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 Major Groups | Insecta (insects) | Odonata (dragonflies, damselflies) | Petaluridae


Major Group: Insecta
Order: Odonata
Family: Petaluridae
Genus: Petalura
This family is represented in Australia by a single genus, Petalura.

Descriptive Features:

  • smooth inner margin of labial palps
  • tibial digging hooks
  • grub-like abdomen
  • prementum subrectangular to almost square, flat
  • ligula strongly produced medially, with well developed median cleft
  • labial palps with inner margin widely rounded, lacking dentations and end hook
  • antennae 7-segmented
  • abdomen elongate, subcylindrical, without any middorsal or lateral armature
  • all species are very similar to each other
  • Total length: 45.0 - 63.0 mm

    Petalura gigantea male

    Taxonomic Checklist: Species
    Petalura gigantea Leach, 1815
    Petalura hesperia Watson, 1958
    Petalura ingentissima Tillyard, 1908
    Petalura litorea Theischinger, 1999
    Petalura pulcherrima Tillyard, 1913

    Distribution: E Qld, E NSW, SW WA

    Sensitivity Rating: none

    Functional Feeding Group: predators


    Normans Lagoon, Albury NSW

    Ecology: Adults are commonly known as 'petaltails'.
    Instream habitat: Petalura larvae are semi-aquatic and inhabit vegetated swamps, boggy seepages and stream margins in lowland, upland and rainforest regions. They are found within the mud and silt.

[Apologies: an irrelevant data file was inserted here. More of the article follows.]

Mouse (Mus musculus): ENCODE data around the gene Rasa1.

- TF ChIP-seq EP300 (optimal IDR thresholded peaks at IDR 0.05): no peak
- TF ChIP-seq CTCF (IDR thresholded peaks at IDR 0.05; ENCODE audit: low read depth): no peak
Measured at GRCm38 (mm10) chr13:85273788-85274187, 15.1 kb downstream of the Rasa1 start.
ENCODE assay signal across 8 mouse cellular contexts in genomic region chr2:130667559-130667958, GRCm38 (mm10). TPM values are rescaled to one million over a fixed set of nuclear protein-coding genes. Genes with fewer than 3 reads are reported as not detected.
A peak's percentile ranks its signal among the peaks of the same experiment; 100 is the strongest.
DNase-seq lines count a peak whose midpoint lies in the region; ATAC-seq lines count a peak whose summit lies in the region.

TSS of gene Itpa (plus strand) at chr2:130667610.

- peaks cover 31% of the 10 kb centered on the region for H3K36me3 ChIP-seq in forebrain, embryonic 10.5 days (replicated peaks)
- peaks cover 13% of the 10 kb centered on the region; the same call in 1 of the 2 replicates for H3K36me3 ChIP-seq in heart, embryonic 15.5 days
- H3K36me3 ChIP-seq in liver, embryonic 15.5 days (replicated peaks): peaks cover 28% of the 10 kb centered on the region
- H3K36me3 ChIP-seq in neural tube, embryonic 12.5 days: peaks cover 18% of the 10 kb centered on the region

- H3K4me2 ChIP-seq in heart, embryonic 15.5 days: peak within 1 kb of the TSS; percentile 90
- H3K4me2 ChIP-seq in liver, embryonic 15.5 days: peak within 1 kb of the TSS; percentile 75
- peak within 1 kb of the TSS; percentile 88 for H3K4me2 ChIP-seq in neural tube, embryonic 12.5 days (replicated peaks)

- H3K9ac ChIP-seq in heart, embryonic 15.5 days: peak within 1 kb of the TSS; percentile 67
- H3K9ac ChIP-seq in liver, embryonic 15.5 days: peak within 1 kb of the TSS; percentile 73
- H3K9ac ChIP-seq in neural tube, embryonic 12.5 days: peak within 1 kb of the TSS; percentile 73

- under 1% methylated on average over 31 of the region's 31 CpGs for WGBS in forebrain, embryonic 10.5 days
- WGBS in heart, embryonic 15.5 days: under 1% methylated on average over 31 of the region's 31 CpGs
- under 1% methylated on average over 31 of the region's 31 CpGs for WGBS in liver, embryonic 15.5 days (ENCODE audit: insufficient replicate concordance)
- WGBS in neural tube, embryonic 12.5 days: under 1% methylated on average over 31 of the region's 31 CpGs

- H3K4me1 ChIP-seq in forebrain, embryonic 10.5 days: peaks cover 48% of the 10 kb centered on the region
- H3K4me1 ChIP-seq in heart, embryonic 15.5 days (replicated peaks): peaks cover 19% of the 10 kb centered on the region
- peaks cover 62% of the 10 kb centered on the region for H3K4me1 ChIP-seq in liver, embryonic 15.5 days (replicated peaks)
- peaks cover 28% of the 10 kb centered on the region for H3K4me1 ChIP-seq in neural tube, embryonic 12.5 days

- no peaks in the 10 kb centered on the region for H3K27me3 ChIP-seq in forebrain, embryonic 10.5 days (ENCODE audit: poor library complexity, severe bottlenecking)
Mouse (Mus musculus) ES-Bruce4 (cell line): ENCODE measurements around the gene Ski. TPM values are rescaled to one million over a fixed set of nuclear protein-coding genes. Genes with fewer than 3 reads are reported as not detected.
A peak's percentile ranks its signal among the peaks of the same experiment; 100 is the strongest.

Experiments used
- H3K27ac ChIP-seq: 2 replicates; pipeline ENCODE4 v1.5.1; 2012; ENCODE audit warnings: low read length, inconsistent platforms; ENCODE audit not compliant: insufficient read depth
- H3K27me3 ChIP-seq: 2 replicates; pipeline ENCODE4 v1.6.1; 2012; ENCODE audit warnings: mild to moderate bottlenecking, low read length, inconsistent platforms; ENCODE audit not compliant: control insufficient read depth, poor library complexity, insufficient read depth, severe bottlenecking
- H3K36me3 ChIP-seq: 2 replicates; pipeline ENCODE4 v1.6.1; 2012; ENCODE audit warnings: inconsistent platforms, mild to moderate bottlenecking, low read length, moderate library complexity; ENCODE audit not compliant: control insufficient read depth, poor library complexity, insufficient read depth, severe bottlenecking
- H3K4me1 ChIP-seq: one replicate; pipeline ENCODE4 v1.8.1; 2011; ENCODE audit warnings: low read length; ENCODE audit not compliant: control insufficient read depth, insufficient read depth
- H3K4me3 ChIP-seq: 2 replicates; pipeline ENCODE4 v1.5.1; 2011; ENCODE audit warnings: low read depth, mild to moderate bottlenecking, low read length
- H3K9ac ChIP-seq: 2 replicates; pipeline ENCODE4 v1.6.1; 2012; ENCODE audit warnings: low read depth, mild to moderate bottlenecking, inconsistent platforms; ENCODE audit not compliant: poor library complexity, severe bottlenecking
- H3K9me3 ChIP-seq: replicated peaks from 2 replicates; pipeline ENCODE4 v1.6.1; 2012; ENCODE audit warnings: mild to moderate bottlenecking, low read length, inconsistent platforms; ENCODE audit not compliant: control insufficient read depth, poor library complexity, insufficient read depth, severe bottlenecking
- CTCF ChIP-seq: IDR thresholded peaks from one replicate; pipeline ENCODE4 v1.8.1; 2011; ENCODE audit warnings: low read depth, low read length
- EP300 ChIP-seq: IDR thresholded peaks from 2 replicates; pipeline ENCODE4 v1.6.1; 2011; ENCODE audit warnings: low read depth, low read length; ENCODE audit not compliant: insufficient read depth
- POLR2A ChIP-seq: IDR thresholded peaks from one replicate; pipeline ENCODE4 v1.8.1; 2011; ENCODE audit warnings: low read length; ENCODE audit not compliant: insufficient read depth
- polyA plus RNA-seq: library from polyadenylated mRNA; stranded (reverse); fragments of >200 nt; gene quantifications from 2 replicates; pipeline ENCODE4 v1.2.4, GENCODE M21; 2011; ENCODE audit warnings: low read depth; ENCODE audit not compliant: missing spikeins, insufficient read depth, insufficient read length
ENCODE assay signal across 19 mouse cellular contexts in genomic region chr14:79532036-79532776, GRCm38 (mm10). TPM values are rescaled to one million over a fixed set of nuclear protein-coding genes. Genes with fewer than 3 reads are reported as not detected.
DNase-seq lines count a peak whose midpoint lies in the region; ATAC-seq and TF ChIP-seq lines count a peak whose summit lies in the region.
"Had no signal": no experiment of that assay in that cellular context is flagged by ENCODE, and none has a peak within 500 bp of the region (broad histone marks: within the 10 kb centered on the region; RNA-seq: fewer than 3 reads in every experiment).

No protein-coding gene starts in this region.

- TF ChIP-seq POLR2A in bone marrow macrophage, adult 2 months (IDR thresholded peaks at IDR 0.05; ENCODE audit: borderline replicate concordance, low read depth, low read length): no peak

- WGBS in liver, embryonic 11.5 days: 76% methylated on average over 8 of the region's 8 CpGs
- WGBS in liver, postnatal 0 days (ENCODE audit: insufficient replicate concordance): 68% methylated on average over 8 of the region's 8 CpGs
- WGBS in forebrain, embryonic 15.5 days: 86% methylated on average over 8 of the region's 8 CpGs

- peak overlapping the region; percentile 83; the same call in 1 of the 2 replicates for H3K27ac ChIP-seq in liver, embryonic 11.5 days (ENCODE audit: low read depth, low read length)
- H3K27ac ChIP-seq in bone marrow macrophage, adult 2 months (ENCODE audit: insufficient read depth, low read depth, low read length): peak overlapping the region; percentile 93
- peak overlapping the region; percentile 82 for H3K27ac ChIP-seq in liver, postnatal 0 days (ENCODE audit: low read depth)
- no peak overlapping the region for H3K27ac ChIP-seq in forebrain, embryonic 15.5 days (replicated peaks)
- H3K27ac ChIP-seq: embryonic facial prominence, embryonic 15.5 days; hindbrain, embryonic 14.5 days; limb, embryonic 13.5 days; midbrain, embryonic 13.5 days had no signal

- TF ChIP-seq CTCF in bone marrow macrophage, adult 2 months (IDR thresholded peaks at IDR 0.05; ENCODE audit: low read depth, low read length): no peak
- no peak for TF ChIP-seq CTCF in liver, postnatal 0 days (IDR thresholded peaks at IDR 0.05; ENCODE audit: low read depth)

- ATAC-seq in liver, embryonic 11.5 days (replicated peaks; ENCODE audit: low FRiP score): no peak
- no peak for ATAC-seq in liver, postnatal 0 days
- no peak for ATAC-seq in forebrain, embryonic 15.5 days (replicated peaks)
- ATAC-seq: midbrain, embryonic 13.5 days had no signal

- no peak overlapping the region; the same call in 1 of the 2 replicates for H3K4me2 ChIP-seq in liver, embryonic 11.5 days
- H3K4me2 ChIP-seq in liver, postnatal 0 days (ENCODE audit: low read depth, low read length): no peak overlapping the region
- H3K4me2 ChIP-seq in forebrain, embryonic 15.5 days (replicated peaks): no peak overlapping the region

Feeding ecology: Larvae are nocturnal predators feeding upon insect larvae including other dragonfly larvae. Some species with extended larval phases feed at the mouth of their burrow on terrestrial invertebrates such as spiders and cockroaches.
    Habit: Petalura larvae are called ‘pit dwellers’ because they construct burrows in the mud. Some larvae live in channels, up to one metre below the water table. There are exit holes open into the water and onto the banks.
    Life history: Mating occurs on vegetation. Females lay their eggs into decaying vegetable matter whilst resting on or near muddy ground. It is probable that larvae can survive dry summers by burrowing deeper within the mud, or that the eggs do not hatch until autumn. Adults emerge in October to early December and are present until February. Petalura species are usually univoltine but some species may take two to six years to complete a life cycle with the larval phase being the longest part of the cycle.


    Information Sources: Theischinger 2002, Clarke & Spier-Ashcroft 2003, Tillyard 1909, 1911a, Davies 1998, Silsby 2001, Theischinger & Hawking 2006
    Key to Species: Theischinger & Endersby 2009